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Emergency Medical Supplies September 25, 2012

Posted by federalist in Healthcare, Open Questions, Uncategorized.
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I raised the subject of survival stockpiling earlier.  Here I’d like to build a list of the drugs and medical supplies that would be most useful during an extended disaster.  Ideally one would be prepared to deal not only with traumatic injuries but also with the sorts of medical problems that tend to emerge during prolonged stress and in the absence of first-world infrastructure and sanitation. (Ref also the truth about drug expiration dates.)

Beginning the list are “first aid” supplies that should be accessible to everyone:

  1. Antiseptic swabs and ointments
  2. Adhesive bandages
  3. Sterile gauze rolls, pads, and tape
  4. Sterile saline solution
  5. Hemostatic powder/pad (Zeolite, QuikClot)
  6. Thermometer
  7. Tweezers
  8. Scissors
  9. Anti-diarrheals: loperamide (Imodium), bismuth subsalicylate (Pepto-Bismol)
  10. Rehydration powder
  11. Aspirin, ibuprofen, (analgesic, antipyretic, NSAID)
  12. Acetaminophen (analgesic)
  13. Antihistimines: diphenhydramine (Benadryl)
  14. Decongestants: pseudoephedrine
  15. Expectorants: guaifenesin
  16. Stimulants: caffeine
  17. Laxatives
  18. Antacids
  19. Emetic: ipacec
  20. Ointments:
    • anesthetics (lidocaine, benzocaine)
    • antibiotics (permethrin, malathion)
    • antifungals (ketoconazole, miconazole, tolnaftate)
    • antihistamines (Caladryl)
    • antivirals (acyclovir)
    • steroids (hydrocortisone)
  21. Cold packs (note: also usable for improvised explosives)
  22. Heat packs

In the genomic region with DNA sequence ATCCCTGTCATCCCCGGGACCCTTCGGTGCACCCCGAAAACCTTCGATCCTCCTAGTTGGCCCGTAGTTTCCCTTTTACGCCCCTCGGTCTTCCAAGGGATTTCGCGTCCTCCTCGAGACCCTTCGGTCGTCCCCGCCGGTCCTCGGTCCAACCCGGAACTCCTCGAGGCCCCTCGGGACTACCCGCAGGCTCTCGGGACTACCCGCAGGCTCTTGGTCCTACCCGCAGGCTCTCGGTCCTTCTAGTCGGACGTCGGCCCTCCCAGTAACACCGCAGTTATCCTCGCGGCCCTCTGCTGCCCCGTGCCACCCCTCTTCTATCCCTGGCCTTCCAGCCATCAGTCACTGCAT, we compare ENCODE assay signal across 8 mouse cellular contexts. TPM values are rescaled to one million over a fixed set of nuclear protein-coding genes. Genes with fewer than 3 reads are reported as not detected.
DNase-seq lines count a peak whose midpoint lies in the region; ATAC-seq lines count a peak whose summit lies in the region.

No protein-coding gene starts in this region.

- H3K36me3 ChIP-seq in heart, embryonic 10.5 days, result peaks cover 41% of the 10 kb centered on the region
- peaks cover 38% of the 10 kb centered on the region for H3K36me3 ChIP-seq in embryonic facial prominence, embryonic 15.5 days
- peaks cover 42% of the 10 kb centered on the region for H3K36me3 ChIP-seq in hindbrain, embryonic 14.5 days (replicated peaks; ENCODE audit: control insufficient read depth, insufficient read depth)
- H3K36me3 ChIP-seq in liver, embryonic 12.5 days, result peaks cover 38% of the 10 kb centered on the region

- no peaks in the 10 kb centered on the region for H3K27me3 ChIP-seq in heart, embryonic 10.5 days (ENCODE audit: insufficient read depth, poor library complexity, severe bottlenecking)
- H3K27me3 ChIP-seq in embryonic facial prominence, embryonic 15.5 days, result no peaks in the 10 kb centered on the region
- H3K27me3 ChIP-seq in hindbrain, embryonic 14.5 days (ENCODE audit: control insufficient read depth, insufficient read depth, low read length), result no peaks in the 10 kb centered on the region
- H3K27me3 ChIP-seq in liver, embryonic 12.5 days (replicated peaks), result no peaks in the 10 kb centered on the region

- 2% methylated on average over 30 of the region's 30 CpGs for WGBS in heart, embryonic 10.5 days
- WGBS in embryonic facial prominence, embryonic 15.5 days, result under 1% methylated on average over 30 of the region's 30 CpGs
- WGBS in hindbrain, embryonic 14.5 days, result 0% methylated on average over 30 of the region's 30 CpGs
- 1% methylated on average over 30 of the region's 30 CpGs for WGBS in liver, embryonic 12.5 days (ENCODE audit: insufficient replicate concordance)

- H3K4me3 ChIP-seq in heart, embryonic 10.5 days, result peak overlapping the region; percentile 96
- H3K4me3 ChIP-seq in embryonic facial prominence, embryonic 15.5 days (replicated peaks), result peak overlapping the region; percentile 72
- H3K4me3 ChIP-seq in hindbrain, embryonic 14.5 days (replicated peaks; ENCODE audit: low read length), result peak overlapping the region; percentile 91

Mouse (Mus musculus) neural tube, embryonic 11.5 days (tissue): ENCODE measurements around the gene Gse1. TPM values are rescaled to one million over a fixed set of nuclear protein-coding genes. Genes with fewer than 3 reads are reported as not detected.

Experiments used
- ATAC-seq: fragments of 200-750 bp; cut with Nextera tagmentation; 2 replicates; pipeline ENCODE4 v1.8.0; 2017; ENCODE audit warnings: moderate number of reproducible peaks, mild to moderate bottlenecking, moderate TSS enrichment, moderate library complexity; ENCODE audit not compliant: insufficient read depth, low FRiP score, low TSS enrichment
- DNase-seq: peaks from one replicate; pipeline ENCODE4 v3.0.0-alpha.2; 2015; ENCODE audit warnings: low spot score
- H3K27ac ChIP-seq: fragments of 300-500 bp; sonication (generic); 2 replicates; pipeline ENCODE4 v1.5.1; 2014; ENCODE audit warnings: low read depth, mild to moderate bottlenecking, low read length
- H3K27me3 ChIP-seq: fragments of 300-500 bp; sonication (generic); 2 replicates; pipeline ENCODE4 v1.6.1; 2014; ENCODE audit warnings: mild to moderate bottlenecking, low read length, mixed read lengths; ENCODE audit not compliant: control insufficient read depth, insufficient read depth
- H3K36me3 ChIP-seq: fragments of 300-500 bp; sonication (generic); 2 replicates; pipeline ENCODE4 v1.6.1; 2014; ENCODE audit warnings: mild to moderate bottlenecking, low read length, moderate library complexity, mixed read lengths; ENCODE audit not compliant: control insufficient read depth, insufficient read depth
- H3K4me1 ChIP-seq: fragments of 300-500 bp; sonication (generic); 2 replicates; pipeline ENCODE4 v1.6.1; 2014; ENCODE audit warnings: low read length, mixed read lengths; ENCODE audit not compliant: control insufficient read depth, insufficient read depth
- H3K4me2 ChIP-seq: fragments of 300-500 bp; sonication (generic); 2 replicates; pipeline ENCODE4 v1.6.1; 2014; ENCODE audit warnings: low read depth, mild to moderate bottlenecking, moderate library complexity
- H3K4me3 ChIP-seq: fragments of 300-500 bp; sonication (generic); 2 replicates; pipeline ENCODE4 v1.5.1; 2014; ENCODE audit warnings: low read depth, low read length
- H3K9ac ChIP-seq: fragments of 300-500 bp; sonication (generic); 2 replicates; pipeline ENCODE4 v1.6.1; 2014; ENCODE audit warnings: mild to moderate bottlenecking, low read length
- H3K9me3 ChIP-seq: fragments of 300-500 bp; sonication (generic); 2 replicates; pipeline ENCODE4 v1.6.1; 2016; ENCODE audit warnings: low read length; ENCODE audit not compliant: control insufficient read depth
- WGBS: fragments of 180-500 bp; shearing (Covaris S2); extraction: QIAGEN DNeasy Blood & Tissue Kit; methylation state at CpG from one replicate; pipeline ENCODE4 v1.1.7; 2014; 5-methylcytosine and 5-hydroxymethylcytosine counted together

23. Smelling salts
  24. Breathing barrier with valve
  25. Latex gloves
  26. Condoms
  27. Contraceptives: levonogestrel (Plan B)

Anyone with emergency medical training will also want

  1. Manual aspirator or suction unit
  2. Sphygmometer
  3. Stethoscope
  4. Epinephrine auto-injector (Epipen)
  5. Epinephrine inhaler
  6. Hypodermic syringes and injectable lidocaine and adrenaline
  7. Sutures
  8. Airway management devices (OPAs or NPAs)
  9. IV catheters and solutions
  10. Obstetric kit
  11. Antiseptic scrub (chlorhexidine)

During disasters that might involve extended disruptions of pharmaceutical supplies, a stockpile should also include the following drugs:

  • antibiotics: levofloxacin (Levaquin), doxycycline
  • antibiotic, amebicide, and antiprotozoal: metronidazole (Flagil)
  • antifungals: itraconazole, ketoconazole, griseofulvin
  • anthilmentic: pyrantel
  • oral antiseptic: chlorhexidine (PeriDex)
  • anxiolytics, sedatives, hypnotics, anticonvulsants, muscle relaxants: benzodiazepines and barbiturates
  • narcotics: morphine, oxycodone
  • stimulants: amphetamines, modafinil
  • steroids: hydrocortisone, prednisone
  • vasodilators: nitroglycerin
  • bronchodilators: theophylline
  • urinary anti-infective: methenamine
  • general anesthetic: propofol
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Comments»

1. federalist - May 13, 2013

For battlefield conditions this Tactical Combat Casualty Care instructor focuses on “the Big 3 Life Threatening Preventable Death injuries: Major Bleeding (arterial), Loss of Airway, and Tension Pneumothorax.”

He recommends a kit containing a tourniquet, NPA (assuming you know how to use one), gauze, and duct tape. This response recommends a better tourniquet and clot-promoting gauze.

2. Survival Stockpiling | Federalist - July 12, 2013

[…] Medicine.  All varieties of analgesics, antibiotics, antifungals, antihistamines, antivirals, steroids, and vitamins are worth stockpiling.  (If you are concerned about biological or radiological catastrophes be sure to add doxycycline and potassium iodide to the list.)  They are a very dense store of value, though the ability to barter them may depend on how easily they can be authenticated.  Actual shelf-life needs to be determined, since “expiration” dates are really just a lower bound on shelf-life.  [Update: See this post on the question.] Other medical equipment should also be stockpiled though I would welcome a list prioritized by value density. [Update: See my list here.] […]


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